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Answers to your questions about life, religion and the Bible

Pastors get some of the darnedest, most interesting questions from people in their churches and people they meet. Here are a few that I’ve gotten over the years of my ministry and via email since this column started.

Dear Father Paul: Another Christmas season is upon us. Another orgy of spending and debt for “stuff” most of us don’t need or want. I’m no “Scrooge,” but I’ve about had it with Christmas. Why can’t Christmas be like it was when I was a kid (I’m 68)? Is there any hope for Christmas?

— Dana

Dear Dana: Christmas is on life-support ... no doubt about it. What is essentially a Christian religious holiday (Christ’s Mass) has been mugged and kidnapped by secular and commercial interests to the point that it is no longer recognizable to anyone over 40 or 50 years old.

Madison Avenue has done a thorough job of convincing Americans that we must buy, buy, buy ... spend, spend, spend to observe a proper Christmas. During the next few weeks we’ll be bombarded with the idea that Christmas is really about “things” or “stuff.” Every night the TV news will track “seasonal” spending, and we’ll be told that there will be hard economic days ahead if Americans don’t spend at least as much this Christmas as last year.

Basically, Americans have been brainwashed over decades on the idea that “love equals buying gifts,” and the more costly, the better. The average American family will spend from 4 to 6 percent of their entire annual income on Christmas. Wow!

I often wonder what God thinks about it all.

The huge guilt many feel because they have been “priced out of a meaningful Christmas” can be very painful. My own 92-year-old mother teared up when I visited her last week and she informed me that she wouldn’t be able to spend as much on gifts for her kids, grand kids and great-grand kids this year as last year. How sad.

Let me make it clear that I’m no Grinch! I enjoy Santa, Christmas trees, lights and (yes) presents as much as the next guy. I’ll buy gifts for those I love and I enjoy getting gifts as well. But my family and I will keep our Christmas well within a reasonable budget, and we absolutely will not go into debt. But most importantly, uppermost in everything else we’ll do this Christmas will be to remember and celebrate the birth of Jesus ... the real meaning of Christmas.

We’ll have a festive family dinner on Christmas Day, and exchange a reasonable number of modest gifts. But we’ll all be in church on Christmas Eve for a joyous candle light service. We’ll pray prayers of thanks that God sent his son Jesus to redeem us from eternal death ... and we’ll read the Christmas story out loud from Luke Chapter 2 for the grown-ups and children alike.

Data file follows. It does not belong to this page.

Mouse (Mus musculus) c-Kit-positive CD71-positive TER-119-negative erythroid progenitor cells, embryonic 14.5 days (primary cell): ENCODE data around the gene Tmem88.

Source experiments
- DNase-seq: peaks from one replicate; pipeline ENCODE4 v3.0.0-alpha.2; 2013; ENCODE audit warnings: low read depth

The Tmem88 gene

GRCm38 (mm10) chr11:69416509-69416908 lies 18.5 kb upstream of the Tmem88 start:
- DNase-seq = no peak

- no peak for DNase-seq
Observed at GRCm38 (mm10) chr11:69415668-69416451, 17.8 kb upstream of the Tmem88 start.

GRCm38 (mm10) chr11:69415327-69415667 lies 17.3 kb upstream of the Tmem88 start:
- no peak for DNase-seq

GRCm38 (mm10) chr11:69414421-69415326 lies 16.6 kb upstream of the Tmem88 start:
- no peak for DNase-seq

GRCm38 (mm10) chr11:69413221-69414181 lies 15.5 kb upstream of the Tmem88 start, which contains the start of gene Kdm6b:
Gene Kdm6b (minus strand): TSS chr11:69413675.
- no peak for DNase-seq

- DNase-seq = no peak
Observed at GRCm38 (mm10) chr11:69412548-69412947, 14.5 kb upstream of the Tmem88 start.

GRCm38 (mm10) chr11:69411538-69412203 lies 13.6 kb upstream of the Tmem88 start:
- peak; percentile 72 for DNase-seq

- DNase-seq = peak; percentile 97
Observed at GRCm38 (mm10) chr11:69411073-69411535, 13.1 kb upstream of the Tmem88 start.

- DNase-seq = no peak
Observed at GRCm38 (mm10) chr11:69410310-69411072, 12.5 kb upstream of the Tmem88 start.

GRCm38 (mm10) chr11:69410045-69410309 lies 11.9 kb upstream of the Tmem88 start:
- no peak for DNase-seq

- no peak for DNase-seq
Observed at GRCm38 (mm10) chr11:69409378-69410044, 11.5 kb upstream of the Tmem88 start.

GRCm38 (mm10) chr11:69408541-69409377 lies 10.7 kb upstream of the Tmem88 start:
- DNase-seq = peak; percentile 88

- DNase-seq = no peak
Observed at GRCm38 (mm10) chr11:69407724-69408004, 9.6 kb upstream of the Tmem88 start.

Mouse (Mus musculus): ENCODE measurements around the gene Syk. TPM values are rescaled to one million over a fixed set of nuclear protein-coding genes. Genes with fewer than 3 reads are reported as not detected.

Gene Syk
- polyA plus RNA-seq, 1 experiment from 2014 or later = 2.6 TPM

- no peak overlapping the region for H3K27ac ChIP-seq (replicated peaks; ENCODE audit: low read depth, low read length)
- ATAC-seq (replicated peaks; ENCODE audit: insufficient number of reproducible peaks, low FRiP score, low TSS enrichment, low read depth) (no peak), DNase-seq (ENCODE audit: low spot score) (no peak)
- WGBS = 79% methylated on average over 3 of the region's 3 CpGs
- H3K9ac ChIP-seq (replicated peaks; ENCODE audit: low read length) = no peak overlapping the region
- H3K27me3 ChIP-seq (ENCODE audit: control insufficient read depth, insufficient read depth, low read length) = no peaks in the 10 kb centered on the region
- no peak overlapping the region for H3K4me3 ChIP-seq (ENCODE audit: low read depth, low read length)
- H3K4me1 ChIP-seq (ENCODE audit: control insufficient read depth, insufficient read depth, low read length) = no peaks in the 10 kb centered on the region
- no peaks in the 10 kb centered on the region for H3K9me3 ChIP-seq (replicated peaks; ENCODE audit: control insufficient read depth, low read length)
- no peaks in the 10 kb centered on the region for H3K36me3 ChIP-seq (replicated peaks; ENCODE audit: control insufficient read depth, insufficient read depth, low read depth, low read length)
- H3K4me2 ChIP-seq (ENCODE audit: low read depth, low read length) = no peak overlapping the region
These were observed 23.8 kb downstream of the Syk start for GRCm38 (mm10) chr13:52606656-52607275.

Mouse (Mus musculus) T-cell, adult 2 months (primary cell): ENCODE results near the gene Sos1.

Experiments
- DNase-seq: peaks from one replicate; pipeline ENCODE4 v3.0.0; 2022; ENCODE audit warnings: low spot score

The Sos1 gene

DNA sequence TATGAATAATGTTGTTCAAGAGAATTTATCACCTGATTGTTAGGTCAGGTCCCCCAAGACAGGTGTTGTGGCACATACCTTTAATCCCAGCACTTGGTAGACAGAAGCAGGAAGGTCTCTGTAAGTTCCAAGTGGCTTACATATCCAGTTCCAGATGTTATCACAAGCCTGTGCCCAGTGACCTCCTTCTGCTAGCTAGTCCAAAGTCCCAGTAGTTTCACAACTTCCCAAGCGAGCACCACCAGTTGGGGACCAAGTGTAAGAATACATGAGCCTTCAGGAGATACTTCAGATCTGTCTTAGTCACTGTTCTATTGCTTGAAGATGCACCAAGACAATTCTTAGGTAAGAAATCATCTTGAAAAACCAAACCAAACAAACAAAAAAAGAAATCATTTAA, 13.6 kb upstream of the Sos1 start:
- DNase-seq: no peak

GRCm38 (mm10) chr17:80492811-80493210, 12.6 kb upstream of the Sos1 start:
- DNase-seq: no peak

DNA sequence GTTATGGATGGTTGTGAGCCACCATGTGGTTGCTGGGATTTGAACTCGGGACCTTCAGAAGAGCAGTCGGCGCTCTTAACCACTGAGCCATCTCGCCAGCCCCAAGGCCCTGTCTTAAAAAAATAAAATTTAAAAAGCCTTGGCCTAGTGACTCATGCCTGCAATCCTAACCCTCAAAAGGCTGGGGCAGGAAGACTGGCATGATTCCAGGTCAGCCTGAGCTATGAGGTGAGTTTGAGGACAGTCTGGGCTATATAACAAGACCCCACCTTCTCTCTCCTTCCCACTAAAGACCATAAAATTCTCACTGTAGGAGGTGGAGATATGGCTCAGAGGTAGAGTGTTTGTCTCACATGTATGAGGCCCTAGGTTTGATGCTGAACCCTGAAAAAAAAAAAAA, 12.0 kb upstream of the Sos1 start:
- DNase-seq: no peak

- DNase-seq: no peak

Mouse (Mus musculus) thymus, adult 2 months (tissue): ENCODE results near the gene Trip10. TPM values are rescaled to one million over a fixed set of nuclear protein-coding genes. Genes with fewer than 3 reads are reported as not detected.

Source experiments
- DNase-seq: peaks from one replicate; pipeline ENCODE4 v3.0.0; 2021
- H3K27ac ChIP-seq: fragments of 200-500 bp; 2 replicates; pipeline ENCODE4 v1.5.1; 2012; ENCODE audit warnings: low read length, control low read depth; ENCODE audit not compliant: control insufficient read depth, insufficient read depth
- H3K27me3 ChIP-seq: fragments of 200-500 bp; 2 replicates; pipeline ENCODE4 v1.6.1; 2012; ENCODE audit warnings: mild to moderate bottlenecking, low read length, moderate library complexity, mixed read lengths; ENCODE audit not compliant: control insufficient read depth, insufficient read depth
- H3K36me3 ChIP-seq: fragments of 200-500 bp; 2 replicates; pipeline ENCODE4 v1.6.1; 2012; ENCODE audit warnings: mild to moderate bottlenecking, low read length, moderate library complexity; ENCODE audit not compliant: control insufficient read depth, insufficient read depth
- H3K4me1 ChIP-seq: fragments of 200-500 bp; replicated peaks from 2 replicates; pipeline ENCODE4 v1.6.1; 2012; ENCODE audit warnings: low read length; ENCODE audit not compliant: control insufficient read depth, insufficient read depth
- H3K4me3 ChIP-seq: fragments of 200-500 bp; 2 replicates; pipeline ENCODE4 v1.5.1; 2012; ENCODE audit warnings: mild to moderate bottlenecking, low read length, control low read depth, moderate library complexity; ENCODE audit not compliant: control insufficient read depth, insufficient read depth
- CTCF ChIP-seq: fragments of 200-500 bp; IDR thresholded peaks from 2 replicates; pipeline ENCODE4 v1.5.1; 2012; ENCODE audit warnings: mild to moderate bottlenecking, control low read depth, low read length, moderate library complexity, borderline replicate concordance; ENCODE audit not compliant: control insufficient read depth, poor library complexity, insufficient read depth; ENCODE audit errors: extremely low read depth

Most of all, we’ll try to focus on relationships, not things. We’ll concentrate on drawing closer to the people we love and to God, not stuff.

I believe that Christmas can and must be saved Dana, but it will take courage to swim against the tide of commercialism. It begins with my family and yours.

Merry Christmas.

Dear Father Paul: Our preacher preaches against the sin of pride a lot. I’m 10 years old. Why is pride such a big deal to God?

— Robert

Dear Robert: Sin is an archery term. It literally means “missing the mark.” Lucifer, who was one of God’s Arch Angels in heaven was the first sinner, and his sin was one of pride. He said to himself, “I’m better and smarter than God, I should be in charge, not God.” Later, after God threw him out of heaven, he sold the same idea to Adam and Eve and they bought his lie. He even tried to tempt Jesus with pride. Pride elevates ourselves above God and his authority. It says, “I know more than God, I’m going to do what I want to do ... I don’t care what God says.” Basically, pride is rebellion against God, that’s why it is so serious.

Pride is one of the hardest sins to see in ourselves, but somehow most of us don’t seem to have a problem seeing it in others.

I very much like the parable Jesus taught in Luke 18 ... “some who were confident (prideful) of their own righteousness, and looked down on everybody else, prayed pride filled prayers in the temple, while a humble tax collector simply cried out to God, ‘God, have mercy on me a sinner.’” This is the attitude that pleases God, not one of pride.

The wonderful good news is that God forgives all sins, including pride, when we confess and repent.

A personal note: My thanks and gratitude to all of you who prayed for my wife, Dr. Judy Massey, while she was on a three week mission trip to Mongolia last month. She returned home Nov. 20 and the mission was a huge success.

Got a question? Email me at or phone 678-457-3050.

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